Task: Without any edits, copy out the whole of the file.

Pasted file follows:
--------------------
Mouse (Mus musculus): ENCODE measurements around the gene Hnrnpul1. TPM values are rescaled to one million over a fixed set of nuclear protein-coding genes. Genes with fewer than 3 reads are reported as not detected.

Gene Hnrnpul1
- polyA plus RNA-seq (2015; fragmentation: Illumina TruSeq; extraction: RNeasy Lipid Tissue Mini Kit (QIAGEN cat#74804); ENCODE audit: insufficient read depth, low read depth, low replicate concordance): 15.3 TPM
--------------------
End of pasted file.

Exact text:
Mouse (Mus musculus): ENCODE measurements around the gene Hnrnpul1. TPM values are rescaled to one million over a fixed set of nuclear protein-coding genes. Genes with fewer than 3 reads are reported as not detected.

Gene Hnrnpul1
- polyA plus RNA-seq (2015; fragmentation: Illumina TruSeq; extraction: RNeasy Lipid Tissue Mini Kit (QIAGEN cat#74804); ENCODE audit: insufficient read depth, low read depth, low replicate concordance): 15.3 TPM